For Christmas gifts, this year, I’m giving a recipe book I’ve been making using Blurb’s Book Wright software. Over the course of the year, I’ve been taking photos of food I’ve cooked. Some of the recipes I made up, some of the recipes are my sister’s that everybody loves, some of the recipes are keepers I’ve taken from cookbooks, and some of the recipes come from online. Not all of the recipes have exactly been keepers – they’ve been ok, but I won’t ever fix them again. In truth, this is a way to keep all the really good recipes together within easy access. And of course, I give credit with each recipe, along with the website or the book name. These books can only be gifts and not something I’m selling.
Anyway, I when I realized I needed to get cracking on putting the recipe book together, I started sifting through my food photos and discovered somewhere along the line, I either forgot to get photos for certain recipes, or else I’ve lost them onto other hard drives along the way (and I can’t remember which portable HD they are stored). So, I’ve been cooking up a storm in order to get photos to go with the recipes in the book. Tonight’s recipe is a slow cooker cream cheese chicken chili recipe with homemade guacamole on top of the chili. I’m serving prosecco margaritas with dinner, too.
A friend of ours, who likes to give people nicknames (my sister, Kathy’s name, for example, is Kathella), gave me the name Becky Homecky since I do 99.9% of the cooking in the household. As such, earlier in the year, I also ordered from Etsy an embroidered apron and chef hat, as you can see in the photo.
I decided to set up the camera and tripod to get posed photos of me in the apron and chef hat for the cover of my recipe book gift. Please notice I am wearing makeup, including bright red lipstick. I haven’t worn makeup in three years, and I learned a couple of things. First, you really *do* lose it if you don’t use it – I had a hard time trying to put on eye makeup and finally gave up on that – it was difficult enough to put on the lipstick neatly. Second, makeup has a shelf life. The mascara was all dried up in its tube, and if I had any lipstick (which I didn’t, so I had to go buy some), it would have probably been dry/gummy as well.
One of the most important things you should have for your camera for shots like this one, is a wireless shutter release. Vello is a pretty decent brand for that, and I purchased mine from BH Photo online. Mind you, the plastic used to make this little wireless wonder is pretty cheap, and it wouldn’t take much to break it. Nonetheless, it’s an integral part of any good selfie or group shot with you in it. It works better than your camera’s 10-second timer, because with that, you pre-focus before running to get into the photo, and unless that focus is on Infinity, then more than likely, you’ll come out a little on the blurry side. Truth.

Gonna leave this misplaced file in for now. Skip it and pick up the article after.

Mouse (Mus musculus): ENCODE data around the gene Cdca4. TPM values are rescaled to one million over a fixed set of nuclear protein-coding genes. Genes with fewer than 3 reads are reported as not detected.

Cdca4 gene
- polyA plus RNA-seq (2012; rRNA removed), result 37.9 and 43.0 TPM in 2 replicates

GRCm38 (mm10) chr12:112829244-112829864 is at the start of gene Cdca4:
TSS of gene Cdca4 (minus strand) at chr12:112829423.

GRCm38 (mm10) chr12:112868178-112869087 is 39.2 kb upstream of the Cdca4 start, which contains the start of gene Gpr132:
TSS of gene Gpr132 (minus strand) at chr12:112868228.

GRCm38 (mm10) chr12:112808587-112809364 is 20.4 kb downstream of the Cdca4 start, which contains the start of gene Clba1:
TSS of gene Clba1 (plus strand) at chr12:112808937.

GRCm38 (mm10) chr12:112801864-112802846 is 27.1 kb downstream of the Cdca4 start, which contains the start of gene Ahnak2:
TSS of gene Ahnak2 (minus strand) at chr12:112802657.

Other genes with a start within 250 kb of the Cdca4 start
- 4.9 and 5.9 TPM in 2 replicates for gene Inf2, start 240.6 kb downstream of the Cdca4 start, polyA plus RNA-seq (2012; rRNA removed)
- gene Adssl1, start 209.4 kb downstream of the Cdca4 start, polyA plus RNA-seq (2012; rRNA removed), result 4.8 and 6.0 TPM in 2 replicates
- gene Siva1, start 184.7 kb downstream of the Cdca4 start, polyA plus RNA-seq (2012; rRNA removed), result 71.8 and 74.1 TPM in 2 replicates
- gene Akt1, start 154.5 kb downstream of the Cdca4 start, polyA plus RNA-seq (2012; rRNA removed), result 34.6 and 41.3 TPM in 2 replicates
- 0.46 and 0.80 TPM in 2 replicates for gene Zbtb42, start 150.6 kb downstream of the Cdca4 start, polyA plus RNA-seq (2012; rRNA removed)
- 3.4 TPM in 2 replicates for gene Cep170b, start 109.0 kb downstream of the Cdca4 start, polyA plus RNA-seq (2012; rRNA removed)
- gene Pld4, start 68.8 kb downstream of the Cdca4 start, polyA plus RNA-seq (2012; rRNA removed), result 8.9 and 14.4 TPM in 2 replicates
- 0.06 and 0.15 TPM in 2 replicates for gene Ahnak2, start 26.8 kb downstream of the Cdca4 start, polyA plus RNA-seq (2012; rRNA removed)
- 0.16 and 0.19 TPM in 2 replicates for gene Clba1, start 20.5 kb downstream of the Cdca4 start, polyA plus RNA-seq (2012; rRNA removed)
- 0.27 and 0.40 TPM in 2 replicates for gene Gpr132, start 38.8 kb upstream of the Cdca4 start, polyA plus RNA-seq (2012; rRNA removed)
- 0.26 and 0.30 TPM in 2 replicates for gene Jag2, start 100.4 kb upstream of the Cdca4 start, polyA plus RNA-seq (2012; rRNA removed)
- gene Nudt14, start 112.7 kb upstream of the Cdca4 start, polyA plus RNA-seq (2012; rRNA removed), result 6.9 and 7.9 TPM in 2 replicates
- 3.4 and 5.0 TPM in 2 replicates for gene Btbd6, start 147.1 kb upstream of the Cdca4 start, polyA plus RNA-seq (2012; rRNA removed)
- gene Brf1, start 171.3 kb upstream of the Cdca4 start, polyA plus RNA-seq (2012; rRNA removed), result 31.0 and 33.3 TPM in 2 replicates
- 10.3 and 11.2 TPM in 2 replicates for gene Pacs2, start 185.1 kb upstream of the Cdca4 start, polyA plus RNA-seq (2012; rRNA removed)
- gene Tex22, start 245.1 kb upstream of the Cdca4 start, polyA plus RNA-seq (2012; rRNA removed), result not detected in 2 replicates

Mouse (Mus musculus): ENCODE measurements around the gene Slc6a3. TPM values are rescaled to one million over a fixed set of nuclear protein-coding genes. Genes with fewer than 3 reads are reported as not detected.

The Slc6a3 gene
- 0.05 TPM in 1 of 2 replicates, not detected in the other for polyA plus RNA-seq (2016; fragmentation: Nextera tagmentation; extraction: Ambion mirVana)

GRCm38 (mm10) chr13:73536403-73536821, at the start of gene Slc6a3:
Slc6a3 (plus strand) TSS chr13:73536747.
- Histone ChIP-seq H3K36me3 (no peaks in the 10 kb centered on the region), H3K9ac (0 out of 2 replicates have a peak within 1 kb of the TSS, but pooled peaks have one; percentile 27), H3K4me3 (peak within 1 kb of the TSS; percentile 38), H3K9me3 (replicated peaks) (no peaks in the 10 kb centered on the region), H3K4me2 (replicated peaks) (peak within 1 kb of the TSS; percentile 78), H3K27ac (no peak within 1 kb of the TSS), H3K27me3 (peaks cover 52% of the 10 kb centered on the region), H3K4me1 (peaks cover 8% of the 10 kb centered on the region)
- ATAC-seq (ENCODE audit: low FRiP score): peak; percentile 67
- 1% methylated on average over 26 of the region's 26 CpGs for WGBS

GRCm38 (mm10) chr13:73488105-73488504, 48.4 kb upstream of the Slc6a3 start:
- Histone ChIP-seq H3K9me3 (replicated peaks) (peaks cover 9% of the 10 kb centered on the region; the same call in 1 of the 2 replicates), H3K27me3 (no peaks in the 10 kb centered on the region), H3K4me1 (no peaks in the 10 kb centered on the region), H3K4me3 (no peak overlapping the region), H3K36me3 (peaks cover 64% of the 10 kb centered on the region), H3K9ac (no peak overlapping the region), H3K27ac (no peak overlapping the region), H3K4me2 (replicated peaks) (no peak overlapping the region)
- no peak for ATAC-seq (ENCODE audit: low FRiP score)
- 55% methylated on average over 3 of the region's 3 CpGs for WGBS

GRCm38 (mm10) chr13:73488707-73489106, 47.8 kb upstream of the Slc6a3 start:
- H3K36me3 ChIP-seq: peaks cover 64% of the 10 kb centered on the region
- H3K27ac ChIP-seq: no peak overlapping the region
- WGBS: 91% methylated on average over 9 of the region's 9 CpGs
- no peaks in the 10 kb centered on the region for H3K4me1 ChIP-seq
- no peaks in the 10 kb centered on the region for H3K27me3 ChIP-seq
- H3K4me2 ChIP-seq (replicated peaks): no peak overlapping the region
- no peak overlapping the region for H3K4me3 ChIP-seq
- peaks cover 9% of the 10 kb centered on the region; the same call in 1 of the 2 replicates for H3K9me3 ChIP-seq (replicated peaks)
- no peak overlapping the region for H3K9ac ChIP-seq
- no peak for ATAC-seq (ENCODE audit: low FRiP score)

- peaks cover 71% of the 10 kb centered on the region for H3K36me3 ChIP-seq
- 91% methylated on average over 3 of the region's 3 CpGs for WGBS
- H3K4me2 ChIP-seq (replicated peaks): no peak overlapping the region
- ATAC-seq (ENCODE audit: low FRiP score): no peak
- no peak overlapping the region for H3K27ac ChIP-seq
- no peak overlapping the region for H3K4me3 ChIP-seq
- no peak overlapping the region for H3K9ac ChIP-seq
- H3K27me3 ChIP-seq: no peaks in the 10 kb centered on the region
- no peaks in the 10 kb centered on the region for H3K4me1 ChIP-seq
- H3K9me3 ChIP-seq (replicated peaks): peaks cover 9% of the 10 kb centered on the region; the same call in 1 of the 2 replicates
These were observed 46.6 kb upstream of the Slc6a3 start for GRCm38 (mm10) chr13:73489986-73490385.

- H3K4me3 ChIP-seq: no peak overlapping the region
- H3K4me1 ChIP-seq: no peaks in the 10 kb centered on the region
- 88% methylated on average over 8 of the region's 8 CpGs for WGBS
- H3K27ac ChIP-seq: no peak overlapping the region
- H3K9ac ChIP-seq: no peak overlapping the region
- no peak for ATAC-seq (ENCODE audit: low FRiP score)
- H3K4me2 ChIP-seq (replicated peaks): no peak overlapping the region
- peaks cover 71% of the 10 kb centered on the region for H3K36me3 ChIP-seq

Oh, and just how did I manage to click on the remote, since you can’t see it anywhere in the photo? I placed it on the floor, then took my shoe off so my toe could push down on the remote’s shutter release button. And, as mentioned before, I had to be very careful not to push down too hard and crack the plastic casing.
This image is not the one I used for the recipe book cover. It’s more of a test shot, because I was trying to figure out what to use for foreground food objects on the cutting board and had to get some test shots, first. It’s how I realized I needed lipstick – My face looked far too washed out without a little color.
Here’s something else you need to watch for: glare on glasses. Sometimes, it can be removed simply by the way you hold your head (turning it one side or the other, or bowing your head a little). Other times, it takes more than just a head tilt. I used only the ambient light around me – no light stands for the shots – so I knew it wasn’t a matter of moving the lights to eliminate the glare on my glasses. Because of these test shots, I discovered I needed to pull the shades down on some of the windows to keep reflections and glare off of my glasses.
And yes, that glass of bubbly is real. I was shooting around lunchtime, and figured it must be Happy Hour somewhere in the world.
Copyright Rebecca L. Latson, all rights reserved.
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